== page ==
Background: Patients with refractory hypercholesterolemia, who have high low-density lipoprotein (LDL) cholesterol levels despite treatment with lipid-lowering therapies at maximum tolerated doses, have an increased risk of atherosclerosis. In such patients, the efficacy and safety of subcutaneous and intravenous evinacumab, a fully human monoclonal antibody against angiopoietin-like 3, are not known.
Methods: In this double-blind, placebo-controlled, phase 2 trial, we enrolled patients with or without heterozygous familial hypercholesterolemia who had refractory hypercholesterolemia, with a screening LDL cholesterol level of 70 mg per deciliter or higher with atherosclerosis or of 100 mg per deciliter or higher without atherosclerosis. Patients were randomly assigned to receive subcutaneous or intravenous evinacumab or placebo. The primary end point was the percent change from baseline in the LDL cholesterol level at week 16 with evinacumab as compared with placebo.
Results: In total, 272 patients were randomly assigned to the following groups: subcutaneous evinacumab at a dose of 450 mg weekly (40 patients), 300 mg weekly (43 patients), or 300 mg every 2 weeks (39 patients) or placebo (41 patients); or intravenous evinacumab at a dose of 15 mg per kilogram of body weight every 4 weeks (39 patients) or 5 mg per kilogram every 4 weeks (36 patients) or placebo (34 patients). At week 16, the differences in the least-squares mean change from baseline in the LDL cholesterol level between the groups assigned to receive subcutaneous evinacumab at a dose of 450 mg weekly, 300 mg weekly, and 300 mg every 2 weeks and the placebo group were -56.0, -52.9, and -38.5 percentage points, respectively (P<0.001 for all comparisons). The differences between the groups assigned to receive intravenous evinacumab at a dose of 15 mg per kilogram and 5 mg per kilogram and the placebo group were -50.5 percentage points (P<0.001) and -24.2 percentage points, respectively. The incidence of serious adverse events during the treatment period ranged from 3 to 16% across trial groups.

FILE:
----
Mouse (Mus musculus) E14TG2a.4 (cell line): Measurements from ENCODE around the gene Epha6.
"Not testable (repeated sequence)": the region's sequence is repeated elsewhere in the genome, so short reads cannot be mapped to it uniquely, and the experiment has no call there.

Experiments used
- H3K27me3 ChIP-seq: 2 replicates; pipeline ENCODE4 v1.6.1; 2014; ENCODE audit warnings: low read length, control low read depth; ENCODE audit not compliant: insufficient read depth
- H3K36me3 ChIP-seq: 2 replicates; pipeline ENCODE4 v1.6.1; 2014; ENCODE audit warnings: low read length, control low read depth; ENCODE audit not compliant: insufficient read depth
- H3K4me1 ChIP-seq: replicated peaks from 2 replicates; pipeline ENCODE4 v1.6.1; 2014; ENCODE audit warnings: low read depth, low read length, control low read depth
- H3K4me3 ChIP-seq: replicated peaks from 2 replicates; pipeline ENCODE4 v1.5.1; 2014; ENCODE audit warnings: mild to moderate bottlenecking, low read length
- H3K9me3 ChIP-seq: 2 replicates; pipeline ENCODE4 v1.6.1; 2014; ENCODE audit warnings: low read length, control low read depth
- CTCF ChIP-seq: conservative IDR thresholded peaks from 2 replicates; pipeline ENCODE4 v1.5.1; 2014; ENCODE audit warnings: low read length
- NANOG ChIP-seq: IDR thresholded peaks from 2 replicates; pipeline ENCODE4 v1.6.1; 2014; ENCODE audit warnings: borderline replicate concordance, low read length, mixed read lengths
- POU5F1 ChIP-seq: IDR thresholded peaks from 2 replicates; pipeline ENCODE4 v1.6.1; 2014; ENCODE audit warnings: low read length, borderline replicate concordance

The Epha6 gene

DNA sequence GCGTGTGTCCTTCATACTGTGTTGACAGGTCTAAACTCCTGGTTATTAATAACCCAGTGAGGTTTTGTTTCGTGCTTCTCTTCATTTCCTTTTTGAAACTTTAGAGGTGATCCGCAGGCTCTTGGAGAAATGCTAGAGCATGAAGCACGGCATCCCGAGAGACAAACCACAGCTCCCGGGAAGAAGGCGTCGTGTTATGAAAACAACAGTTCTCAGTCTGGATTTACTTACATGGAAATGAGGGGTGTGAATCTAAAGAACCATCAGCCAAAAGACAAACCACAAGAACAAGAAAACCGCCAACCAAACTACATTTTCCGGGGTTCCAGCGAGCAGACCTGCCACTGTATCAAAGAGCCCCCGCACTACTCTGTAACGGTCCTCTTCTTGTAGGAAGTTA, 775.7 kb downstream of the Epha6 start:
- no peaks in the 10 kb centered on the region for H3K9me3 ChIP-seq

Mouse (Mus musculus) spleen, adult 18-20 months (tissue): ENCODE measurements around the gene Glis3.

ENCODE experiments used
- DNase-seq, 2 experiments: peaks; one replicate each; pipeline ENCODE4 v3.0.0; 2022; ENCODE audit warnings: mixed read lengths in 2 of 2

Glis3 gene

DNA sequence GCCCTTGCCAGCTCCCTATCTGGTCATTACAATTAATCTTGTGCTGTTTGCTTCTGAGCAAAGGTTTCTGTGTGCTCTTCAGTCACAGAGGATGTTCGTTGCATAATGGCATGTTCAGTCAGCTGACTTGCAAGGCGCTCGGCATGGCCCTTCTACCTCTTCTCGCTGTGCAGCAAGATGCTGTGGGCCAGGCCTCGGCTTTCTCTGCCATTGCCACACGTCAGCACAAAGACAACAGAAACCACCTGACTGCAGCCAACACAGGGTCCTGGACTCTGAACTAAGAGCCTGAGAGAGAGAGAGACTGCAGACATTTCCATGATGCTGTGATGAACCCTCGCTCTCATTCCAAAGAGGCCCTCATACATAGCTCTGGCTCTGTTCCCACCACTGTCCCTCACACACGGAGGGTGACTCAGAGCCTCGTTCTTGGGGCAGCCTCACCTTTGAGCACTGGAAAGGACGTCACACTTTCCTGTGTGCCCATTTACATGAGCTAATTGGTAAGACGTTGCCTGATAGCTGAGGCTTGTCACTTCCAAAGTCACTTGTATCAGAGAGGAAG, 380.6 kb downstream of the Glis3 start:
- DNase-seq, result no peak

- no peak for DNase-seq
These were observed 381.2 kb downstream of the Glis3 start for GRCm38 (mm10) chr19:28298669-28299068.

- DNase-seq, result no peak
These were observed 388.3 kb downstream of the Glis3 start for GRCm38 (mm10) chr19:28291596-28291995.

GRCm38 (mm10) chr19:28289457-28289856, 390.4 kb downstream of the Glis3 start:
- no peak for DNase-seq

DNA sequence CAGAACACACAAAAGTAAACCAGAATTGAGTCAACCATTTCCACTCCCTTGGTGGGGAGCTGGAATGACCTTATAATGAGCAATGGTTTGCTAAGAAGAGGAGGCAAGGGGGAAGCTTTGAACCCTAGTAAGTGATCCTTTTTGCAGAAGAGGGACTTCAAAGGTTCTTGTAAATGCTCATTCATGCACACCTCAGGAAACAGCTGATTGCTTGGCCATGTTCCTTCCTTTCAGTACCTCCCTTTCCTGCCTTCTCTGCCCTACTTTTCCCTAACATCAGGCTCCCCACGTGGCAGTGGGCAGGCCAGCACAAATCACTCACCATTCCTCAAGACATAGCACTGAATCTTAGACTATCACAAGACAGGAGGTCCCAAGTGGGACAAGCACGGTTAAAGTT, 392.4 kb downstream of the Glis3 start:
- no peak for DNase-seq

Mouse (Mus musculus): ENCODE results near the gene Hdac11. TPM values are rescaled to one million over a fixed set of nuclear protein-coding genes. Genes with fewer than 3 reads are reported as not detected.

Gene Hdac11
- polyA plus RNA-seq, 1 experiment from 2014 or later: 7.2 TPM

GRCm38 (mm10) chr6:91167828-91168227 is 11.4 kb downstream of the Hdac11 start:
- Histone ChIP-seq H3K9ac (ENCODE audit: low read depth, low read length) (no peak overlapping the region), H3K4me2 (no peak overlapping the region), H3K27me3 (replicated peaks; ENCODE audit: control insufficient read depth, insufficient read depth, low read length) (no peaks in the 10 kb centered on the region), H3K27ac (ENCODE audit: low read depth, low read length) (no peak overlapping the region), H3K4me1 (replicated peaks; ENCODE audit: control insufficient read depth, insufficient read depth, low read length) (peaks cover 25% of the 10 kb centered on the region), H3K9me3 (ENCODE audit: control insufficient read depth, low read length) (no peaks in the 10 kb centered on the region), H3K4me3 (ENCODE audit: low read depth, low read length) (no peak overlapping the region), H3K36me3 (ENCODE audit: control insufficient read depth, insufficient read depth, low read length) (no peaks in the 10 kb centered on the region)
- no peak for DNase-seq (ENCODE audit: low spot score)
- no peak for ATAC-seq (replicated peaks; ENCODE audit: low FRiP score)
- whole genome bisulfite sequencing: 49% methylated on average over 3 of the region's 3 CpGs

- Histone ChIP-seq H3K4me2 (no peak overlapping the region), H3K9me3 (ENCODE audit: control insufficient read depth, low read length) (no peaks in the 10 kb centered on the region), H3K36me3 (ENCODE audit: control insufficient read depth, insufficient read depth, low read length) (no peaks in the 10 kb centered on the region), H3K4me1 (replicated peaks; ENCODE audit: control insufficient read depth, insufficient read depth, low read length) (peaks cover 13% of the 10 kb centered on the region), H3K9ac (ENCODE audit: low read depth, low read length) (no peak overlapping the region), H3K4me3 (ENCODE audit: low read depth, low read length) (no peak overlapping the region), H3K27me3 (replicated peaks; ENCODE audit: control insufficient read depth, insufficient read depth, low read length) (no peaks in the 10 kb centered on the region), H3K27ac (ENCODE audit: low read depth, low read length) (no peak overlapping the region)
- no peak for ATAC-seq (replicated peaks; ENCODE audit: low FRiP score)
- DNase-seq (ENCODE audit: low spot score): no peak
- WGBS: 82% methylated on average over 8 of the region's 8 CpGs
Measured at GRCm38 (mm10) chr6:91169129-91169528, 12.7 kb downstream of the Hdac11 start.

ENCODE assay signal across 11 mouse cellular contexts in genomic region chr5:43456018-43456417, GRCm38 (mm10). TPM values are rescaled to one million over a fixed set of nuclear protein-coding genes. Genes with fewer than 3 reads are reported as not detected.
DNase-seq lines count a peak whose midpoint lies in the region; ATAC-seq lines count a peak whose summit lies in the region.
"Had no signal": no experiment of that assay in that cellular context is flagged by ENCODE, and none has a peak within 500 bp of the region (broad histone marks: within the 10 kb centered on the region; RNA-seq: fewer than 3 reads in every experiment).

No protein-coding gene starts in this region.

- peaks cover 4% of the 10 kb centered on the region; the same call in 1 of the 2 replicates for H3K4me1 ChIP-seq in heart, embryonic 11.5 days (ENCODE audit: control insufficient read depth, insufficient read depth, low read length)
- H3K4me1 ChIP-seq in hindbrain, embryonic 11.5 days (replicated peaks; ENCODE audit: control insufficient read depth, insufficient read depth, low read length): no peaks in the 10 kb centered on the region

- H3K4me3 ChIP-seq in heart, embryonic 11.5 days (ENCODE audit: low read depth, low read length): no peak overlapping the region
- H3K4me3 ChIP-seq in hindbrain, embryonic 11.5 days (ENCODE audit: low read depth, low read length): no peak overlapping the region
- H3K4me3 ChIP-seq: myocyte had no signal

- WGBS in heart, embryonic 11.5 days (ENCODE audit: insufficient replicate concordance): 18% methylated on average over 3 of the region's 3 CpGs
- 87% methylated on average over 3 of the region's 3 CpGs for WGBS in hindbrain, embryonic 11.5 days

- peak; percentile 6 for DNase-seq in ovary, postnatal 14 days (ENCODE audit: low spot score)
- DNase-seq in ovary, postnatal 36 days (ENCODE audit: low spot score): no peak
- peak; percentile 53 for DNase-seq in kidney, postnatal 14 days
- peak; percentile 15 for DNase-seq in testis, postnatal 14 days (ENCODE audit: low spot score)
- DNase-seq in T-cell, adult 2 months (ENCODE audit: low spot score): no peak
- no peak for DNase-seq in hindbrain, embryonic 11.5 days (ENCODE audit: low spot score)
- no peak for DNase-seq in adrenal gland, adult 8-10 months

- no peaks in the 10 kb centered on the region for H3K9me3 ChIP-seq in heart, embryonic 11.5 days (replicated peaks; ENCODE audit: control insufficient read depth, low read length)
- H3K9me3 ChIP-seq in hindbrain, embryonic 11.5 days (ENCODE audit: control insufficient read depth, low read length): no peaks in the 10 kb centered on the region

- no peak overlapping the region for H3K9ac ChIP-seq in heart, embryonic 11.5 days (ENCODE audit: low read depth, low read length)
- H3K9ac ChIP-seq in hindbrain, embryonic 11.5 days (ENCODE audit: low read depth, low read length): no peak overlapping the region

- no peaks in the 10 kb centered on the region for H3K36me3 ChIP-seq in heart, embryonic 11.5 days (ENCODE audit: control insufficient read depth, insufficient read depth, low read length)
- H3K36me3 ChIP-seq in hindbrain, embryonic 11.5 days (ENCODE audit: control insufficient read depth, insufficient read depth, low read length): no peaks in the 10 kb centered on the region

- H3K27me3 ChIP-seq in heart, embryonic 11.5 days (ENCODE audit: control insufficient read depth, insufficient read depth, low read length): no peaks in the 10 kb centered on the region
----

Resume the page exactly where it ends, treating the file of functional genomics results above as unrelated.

Conclusions: In patients with refractory hypercholesterolemia, the use of evinacumab significantly reduced the LDL cholesterol level, by more than 50% at the maximum dose. (Funded by Regeneron Pharmaceuticals; ClinicalTrials.gov number, NCT03175367.).
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